From January to November 2023, almost half a million migrants have crossed the Darién Gap, between Colombia and Panama. © Juan Carlos Tomasi/MSF

“I wouldn’t wish it on anyone”: A migrants’ journey through the Darien gap

Keiber Bastidas
Migrant from Venezuela

Keiber migrated to Ecuador with his wife, where they had two children. Now the four of them are travelling to the United States. Keiber was interviewed at the temporary migration reception centre in Lajas Blancas, Panama, after having crossed the Darien Gap. 

“We left Valencia [in Venezuela] five years ago for Ecuador. I am 26 years old and my wife is 25. In Ecuador, we started a family. Our two children are Ecuadorian.  

We lived in Guayaquil for four years, almost five. I worked as a delivery man, but what you could buy from that was very little, almost the same as in Venezuela. I thought a lot about returning to Venezuela, but everything is more critical there. In Ecuador, people no longer helped us. There was no more work and we went hungry. Our rent became more and more expensive: first US$100, then US$150, then US$200, until we couldn’t manage it anymore. They wanted to pay us US$300 a month and collect US$200 of it back in rent. It was very unfair. The food didn’t even last 15 days. We were always in debt. That’s why we made the decision to leave.

Keiber Bastidas and family wait in the MSF room to be treated. © Natalia Romero Peñuela/MSF

From Guayaquil, we hitched rides on whatever truck or trailer we could get on. In Ipiales, the first town [we came to] in Colombia, we stayed several days and with the US$10 we had we got something to eat. We didn’t know of any migrant shelter or place to eat. A man took pity on us and took us to Cali in his pick-up truck. From there we got on a tractor-trailer to Medellín, for which they charged us about 30,000 pesos [US$7.40]. In Medellín, we slept on the street for two days, in a toll booth. We slept on the floor under a sheet. From there we got a lift on a cement truck to Santafé de Antioquia, an unforgettable town with very friendly people. A man saw us waiting and gave us 50,000 pesos [US$12] so we could eat. Then we rode on a trailer truck to Turbo. On the way, they gave us a tent and US$10. We arrived at a park called La Bombonera and we spent 13 days sleeping with more than 100 families there. In Turbo, a man gave me US$150 for the [boat] ticket [to Acandí]. Thanks to God and him we are here.

Boat that transports migrants to Acandí (Chocó), the last town in Colombia that they see before entering the Darién Gap. © Juan Carlos Tomasi/MSF

From Turbo to Acandí, they charged us 160,000 pesos [US$40] per adult plus US$150 for a guide, but I only had US$150 and another family also had US$150, and for those US$300 they took both families. Once we arrived, they took us to Las Tecas camp on three-wheelers. In Las Tecas, we stayed one night before starting the five-day walk. We took with us instant soups and the tent they gave us. We arrived in Acandí on Friday and entered the jungle on Sunday. Before starting, all of us migrants said a prayer.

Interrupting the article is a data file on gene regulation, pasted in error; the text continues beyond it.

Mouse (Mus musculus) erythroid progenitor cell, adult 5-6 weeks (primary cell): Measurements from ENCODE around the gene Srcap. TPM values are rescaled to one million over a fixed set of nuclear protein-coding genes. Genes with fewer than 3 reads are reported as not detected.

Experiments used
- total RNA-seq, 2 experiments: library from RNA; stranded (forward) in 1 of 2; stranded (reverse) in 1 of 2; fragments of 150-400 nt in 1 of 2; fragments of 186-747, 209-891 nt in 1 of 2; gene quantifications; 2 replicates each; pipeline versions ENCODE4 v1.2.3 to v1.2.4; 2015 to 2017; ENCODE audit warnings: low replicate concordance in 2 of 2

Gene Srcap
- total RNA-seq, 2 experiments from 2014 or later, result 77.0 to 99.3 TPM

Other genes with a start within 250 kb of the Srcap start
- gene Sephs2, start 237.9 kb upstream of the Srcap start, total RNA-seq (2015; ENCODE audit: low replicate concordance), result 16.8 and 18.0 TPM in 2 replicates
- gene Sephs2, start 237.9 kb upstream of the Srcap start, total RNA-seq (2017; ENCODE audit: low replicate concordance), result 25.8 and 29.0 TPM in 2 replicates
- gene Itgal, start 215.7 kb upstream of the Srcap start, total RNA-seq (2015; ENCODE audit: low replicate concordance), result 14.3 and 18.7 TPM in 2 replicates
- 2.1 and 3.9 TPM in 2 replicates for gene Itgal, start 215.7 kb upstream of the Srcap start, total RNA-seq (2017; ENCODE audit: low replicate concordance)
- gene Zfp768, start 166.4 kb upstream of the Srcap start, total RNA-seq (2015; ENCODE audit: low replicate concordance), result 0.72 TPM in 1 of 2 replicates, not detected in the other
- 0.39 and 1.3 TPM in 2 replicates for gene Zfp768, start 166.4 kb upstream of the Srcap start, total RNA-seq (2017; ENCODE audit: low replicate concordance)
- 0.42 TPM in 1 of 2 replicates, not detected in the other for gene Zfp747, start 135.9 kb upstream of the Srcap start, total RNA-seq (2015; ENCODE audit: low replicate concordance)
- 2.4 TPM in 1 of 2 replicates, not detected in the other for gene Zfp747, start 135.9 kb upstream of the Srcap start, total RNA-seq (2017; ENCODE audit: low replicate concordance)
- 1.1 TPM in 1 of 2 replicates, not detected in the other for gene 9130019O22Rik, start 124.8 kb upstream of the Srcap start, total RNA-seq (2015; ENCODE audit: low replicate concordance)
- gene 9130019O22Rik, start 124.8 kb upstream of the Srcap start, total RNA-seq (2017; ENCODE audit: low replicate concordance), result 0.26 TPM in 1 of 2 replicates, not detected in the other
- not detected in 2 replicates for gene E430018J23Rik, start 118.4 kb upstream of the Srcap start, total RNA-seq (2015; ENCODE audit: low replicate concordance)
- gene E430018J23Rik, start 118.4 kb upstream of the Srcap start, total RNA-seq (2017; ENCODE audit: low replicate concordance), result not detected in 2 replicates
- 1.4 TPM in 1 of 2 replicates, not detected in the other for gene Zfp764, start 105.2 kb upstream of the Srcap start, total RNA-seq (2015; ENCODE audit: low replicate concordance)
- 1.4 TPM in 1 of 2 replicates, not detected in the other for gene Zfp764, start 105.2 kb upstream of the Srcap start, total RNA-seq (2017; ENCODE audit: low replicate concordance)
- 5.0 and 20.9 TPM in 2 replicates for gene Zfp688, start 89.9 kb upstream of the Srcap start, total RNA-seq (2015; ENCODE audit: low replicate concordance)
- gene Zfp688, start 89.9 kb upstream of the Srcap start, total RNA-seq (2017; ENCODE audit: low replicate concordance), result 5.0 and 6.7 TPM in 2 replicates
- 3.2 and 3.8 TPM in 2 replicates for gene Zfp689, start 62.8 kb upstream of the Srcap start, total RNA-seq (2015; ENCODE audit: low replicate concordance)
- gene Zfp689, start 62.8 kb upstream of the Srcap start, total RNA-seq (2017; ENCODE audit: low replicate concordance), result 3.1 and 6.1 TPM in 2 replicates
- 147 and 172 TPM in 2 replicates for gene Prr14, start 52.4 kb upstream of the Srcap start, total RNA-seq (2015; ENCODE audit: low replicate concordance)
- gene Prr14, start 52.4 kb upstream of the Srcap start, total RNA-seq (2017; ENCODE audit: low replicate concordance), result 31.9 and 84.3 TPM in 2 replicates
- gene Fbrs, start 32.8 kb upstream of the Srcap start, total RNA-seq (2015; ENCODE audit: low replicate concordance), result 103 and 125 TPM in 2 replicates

The Darien jungle is the worst thing I have experienced in my life. I wouldn’t wish it on anyone. We thought it would be easier, but it really is hard. It’s a completely unforgettable experience. My wife cried and I cried. If you had a fall there, you would die. My wife can’t swim and cried every time we had to cross a river. It took us five days to cross [the Darien Gap] because we were with our children. On the way, we helped a woman who was having difficulty walking.

There is a place in the jungle where there is a very thick log in the middle of the river – a huge log. And on the other side there is a very deep waterfall. People have to jump, first tying themselves with a rope. Some people slipped as they reached the edge of the rock. After we had passed by, a man died.  

The hardest thing was the thick mud. I felt like I was going to leave my teeth stuck there. I felt like I was going stiff with my son in my arms; when he fell asleep, my arms felt dead. Crossing the rivers made me very afraid because, if I dropped him, how would I be able to rescue him like that? We climbed too many cliffs. We heard of several groups who were robbed, but not us. All our fingers are peeling with bloody sores, so we came here to get them checked and treated. The children have been crying and crying.  

I wouldn’t go through that jungle again because the truth is that it’s too hard. I was on the verge of falling with my child in my arms, and I saw what happened when people fell.  

In the US, I have a brother who said he would help us, but the truth is that he hasn’t helped us at all. For four days he didn’t even answer our messages. Now we know that Costa Rica is next. I’m still calling my brother to see if he will answer me.”